The evening Gurgaon regressed to Gurugram, someone at HT Media dusted off Gurugram.com, turned on the lights, shined up the server and dusted off the cache. Soon after, the domain, which the Hindustan Times group booked in 2014 with motives unknown, was commanding over $2,000 on the internet. How refreshingly unusual to find a media institution in the squatting business. Especially when the main news is so depressing — the flying visits to Kerala by Narendra Modi and Rahul Gandhi, lent special urgency by electoral interests. The media is complicit in this fine tradition disaster electioneering, happy to provide cameras on the spot to cover random visiting dignitaries.
The trouble with Delhi state politics is that these disgruntled AAP guys hurling ink and footwear at Arvind Kejriwal have despicably poor aim, and the capital’s bystanders are so innocent that they allow these martyrs to ineptitude to be led away in chains without demur. This is disheartening because since the beginning of civilisation, it has been important to register dissent when the monarch loses the plot.
AAP’s trademark plot element is responsiveness — connectivity with the last mile and the last person, especially the last child, has been important. Their government began with school inspections for sanitation and over time, government schools in Delhi are quietly acquiring a reputation for reliability. When the AAP government launched its odd-even traffic scheme in January, schools were closed. Odd-even reloaded has just started, and the government knew that since schools are open, ferrying children would be the main issue. It assured parents that cars containing a uniformed child would be exempt. Twitter went wild when parents worked out that they make four trips every day to school and back. On two out of four, the car contains no child. Arvind Kejriwal, who has been running syrupy-cheesy spots on TV and FM, read the tea leaves and declared that mothers generally pick up children. He did not venture to wonder if they all drive and anyway, he cheerfully told fathers they could lump it. Apart from being reverse sexist, this is the first time that AAP has found a constituency too small to bother about. Politically, the monarch has lost the plot but the media seemed to have missed the story.
But events in the fifth estate are much more gripping than the faltering of the fourth. With the Panama Papers, leak journalism has become a direct, immediate factor in politics and world affairs. Iceland’s prime minister Sigmundur David Gunnlaugsson could hold on to office for just two days after news of questionable dealings broke, opening the door to the Pirate Party. Arab Spring took weeks to gather critical mass, while Panama immediately toppled a European government and had the Indian finance minister threatening transgressors with “sleepless nights”. And there is no anxiety about journalistic principles being flouted, national security being compromised and lives being put at risk, which had accompanied the leaks anchored by Julian Assange and Edward Snowden. Leak journalism now appears to be routine, acceptable. Even when the leak is actually a theft, as it was in this case.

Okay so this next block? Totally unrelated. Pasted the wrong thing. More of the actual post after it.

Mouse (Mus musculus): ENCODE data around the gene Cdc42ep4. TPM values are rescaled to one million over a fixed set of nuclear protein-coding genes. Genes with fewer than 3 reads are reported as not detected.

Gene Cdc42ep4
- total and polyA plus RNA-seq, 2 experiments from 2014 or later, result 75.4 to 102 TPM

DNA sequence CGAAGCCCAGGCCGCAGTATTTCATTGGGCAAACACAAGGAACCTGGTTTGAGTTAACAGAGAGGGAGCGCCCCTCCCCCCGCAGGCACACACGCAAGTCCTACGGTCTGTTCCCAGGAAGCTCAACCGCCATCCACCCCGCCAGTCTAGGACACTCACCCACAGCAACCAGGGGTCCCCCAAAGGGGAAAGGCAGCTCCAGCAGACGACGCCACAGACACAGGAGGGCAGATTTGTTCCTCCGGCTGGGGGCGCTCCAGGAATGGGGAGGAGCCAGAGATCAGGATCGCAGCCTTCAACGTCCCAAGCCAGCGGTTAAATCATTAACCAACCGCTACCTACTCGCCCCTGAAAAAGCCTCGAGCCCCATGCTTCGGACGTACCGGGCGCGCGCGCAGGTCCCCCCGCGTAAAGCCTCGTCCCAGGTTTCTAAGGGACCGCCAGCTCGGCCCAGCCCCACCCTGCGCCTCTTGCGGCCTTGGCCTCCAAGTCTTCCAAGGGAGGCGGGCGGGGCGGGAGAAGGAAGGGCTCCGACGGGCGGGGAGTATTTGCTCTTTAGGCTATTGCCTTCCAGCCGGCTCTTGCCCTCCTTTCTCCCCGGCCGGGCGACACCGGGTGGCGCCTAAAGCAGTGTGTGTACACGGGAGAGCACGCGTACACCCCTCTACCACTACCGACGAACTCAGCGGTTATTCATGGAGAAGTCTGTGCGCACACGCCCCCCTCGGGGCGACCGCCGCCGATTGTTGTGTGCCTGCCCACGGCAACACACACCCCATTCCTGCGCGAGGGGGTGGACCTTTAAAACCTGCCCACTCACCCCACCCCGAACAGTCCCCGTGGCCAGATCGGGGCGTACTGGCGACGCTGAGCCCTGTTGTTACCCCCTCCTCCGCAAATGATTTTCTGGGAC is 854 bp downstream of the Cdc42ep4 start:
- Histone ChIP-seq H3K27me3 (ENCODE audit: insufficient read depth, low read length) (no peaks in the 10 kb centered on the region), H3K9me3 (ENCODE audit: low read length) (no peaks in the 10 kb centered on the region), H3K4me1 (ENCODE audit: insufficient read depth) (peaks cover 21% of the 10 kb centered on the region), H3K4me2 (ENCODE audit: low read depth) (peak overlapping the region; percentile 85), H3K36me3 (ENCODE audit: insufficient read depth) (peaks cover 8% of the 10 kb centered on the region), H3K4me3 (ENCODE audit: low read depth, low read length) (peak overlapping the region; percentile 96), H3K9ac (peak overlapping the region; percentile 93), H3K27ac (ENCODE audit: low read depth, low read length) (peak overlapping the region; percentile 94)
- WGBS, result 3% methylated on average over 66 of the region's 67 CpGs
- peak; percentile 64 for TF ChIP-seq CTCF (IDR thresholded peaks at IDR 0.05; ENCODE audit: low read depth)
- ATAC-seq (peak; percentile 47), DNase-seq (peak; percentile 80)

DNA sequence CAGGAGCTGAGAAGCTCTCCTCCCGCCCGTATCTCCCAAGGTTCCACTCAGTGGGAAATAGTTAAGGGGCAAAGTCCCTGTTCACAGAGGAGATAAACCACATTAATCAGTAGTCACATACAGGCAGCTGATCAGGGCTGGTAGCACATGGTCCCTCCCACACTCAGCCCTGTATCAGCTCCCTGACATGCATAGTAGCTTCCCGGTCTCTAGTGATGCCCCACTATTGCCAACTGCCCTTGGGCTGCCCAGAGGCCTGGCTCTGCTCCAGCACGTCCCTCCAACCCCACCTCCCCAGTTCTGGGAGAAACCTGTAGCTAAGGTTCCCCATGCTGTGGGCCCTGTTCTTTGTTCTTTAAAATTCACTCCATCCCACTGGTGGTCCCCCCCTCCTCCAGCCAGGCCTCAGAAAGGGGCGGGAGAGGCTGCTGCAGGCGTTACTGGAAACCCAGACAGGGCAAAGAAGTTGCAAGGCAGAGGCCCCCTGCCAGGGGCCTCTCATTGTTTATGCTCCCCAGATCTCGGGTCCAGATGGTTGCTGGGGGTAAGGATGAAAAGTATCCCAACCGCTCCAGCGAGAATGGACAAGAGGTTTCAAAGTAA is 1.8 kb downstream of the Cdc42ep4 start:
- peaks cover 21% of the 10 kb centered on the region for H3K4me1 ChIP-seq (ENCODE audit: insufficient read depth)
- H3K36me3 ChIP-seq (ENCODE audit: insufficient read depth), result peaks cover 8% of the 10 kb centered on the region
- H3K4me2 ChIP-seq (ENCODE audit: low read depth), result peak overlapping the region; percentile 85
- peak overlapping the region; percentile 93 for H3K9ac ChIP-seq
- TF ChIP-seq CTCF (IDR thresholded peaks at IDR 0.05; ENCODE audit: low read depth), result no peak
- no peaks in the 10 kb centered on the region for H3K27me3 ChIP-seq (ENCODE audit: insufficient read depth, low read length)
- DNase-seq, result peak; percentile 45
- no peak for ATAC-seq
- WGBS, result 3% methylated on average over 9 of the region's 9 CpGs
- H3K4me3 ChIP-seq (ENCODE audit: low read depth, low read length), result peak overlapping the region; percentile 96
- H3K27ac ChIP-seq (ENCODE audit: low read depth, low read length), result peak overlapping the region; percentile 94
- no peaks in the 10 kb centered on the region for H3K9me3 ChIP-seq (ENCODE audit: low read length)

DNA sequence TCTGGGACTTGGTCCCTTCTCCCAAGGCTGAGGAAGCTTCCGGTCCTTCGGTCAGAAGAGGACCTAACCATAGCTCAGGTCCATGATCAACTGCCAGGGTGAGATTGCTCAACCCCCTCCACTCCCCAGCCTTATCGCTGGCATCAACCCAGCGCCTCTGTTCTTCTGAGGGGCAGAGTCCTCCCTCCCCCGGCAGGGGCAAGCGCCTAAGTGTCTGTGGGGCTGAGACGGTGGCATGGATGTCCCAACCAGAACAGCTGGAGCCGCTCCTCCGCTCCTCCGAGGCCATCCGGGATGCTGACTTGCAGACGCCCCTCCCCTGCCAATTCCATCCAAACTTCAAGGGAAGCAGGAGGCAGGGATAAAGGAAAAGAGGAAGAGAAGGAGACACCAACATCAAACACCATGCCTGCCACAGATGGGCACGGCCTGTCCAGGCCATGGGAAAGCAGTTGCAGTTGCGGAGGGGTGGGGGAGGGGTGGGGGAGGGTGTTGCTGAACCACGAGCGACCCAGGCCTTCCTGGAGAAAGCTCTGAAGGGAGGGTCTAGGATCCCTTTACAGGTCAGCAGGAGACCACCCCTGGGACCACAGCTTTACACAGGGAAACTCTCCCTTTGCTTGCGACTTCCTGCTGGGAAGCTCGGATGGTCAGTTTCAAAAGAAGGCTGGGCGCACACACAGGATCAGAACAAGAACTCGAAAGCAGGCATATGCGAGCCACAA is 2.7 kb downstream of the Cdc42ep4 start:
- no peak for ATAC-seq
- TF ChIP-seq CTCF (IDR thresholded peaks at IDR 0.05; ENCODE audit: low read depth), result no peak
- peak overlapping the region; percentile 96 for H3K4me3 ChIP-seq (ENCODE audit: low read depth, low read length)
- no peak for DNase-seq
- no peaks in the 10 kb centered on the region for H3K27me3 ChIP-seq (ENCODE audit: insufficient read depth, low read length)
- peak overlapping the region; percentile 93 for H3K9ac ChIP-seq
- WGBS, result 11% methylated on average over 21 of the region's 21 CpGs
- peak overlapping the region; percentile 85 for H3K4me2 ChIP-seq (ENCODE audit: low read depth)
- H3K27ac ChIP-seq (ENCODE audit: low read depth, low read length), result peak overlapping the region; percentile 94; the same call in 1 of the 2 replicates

Swami Swaroopanand, Shankaracharya of Dwarka Sharda Peeth, has popped up again on news TV, promising a dizzying rape graph because women have entered the sanctum of a Shani temple. He also attributes the drought in Maharashtra to the “unworthy fakir” Shirdi Sai Baba, about whom he has an unhealthy obsession. Earlier, he had released a postershowing Hanuman pursuing a fleeing Sai Baba with a tree-trunk. Provocative stuff like this turns on news producers who spend too much time watching the religious channels when they should be making an honest living. And up pops the babaji on national TV.
The Guardian published the results this week of its most interesting big data project: trawling 70 million comments left on its site since 2006, it finds that of its 10 most abused writers, eight are women. The two men, very much a minority, are both black. If an Indian news site analysed its comments, what do you bet that the top honours for most abused would go to a woman liberal? Or Dalit liberal? Or minority liberal? Being liberal is a necessary condition but for sufficiency, you need to be something marginalised, too.
But let’s be optimistic, like Sweden. The country now has its own phone number, which is a first. Anyone can call +46 771 793336, a number set up by the Swedish Tourist Association, and get connected to a random Swede who has signed up via an app (Kejriwal, you listening?). This leap of faith projects Sweden as a real destination full of real people, rather than a huge, cold tourist trap loaded with fish and caviar. But while optimistic, the idea of being connected instantly to random Swedes is alarming, too, isn’t it?